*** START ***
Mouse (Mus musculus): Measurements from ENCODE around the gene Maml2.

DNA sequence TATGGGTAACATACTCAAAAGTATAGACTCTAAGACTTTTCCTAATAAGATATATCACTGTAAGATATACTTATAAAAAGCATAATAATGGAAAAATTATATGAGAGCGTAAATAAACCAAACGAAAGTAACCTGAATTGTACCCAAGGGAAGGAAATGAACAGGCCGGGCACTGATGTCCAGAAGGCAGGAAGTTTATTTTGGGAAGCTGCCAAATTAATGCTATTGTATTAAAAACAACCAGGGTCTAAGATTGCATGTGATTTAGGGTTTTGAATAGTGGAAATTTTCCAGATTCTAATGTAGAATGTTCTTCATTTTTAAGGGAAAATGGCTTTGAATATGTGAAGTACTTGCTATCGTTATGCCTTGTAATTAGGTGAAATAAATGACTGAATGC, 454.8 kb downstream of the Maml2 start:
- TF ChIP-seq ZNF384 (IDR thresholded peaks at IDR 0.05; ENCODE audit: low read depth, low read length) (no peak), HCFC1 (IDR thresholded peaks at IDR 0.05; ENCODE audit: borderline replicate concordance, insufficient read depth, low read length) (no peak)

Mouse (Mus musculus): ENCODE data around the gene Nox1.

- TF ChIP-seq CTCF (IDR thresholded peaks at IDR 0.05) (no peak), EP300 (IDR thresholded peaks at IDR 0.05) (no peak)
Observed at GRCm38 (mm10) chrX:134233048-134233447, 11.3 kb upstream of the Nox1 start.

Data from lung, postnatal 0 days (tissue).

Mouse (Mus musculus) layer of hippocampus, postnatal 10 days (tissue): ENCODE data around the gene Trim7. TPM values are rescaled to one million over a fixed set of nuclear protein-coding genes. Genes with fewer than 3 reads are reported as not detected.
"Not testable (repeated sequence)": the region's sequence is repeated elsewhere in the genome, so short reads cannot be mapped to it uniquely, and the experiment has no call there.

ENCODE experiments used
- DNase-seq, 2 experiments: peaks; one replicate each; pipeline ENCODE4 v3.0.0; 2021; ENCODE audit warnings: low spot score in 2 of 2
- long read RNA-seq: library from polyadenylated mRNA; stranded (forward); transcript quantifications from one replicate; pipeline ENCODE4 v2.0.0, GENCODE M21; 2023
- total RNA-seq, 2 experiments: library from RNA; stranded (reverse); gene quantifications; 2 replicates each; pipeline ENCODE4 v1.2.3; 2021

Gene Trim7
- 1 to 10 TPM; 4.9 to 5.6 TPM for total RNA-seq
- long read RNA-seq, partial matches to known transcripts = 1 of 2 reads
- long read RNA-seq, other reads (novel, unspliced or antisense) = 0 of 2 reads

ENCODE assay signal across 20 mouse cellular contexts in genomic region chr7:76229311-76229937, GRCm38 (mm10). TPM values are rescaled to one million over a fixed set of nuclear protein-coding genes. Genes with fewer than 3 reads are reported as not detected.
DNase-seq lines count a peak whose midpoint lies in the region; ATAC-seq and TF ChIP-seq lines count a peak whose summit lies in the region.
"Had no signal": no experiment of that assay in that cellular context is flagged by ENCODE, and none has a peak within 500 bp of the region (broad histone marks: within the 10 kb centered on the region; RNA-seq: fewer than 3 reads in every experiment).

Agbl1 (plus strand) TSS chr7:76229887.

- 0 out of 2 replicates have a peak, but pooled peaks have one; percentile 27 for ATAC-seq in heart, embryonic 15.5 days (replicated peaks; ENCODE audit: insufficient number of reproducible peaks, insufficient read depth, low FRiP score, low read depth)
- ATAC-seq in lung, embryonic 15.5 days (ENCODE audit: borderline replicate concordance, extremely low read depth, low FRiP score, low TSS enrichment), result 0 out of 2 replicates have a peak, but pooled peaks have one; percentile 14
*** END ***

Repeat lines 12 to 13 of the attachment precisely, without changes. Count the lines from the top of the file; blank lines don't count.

- long read RNA-seq: library from polyadenylated mRNA; stranded (forward); transcript quantifications from one replicate; pipeline ENCODE4 v2.0.0, GENCODE M21; 2023
- total RNA-seq, 2 experiments: library from RNA; stranded (reverse); gene quantifications; 2 replicates each; pipeline ENCODE4 v1.2.3; 2021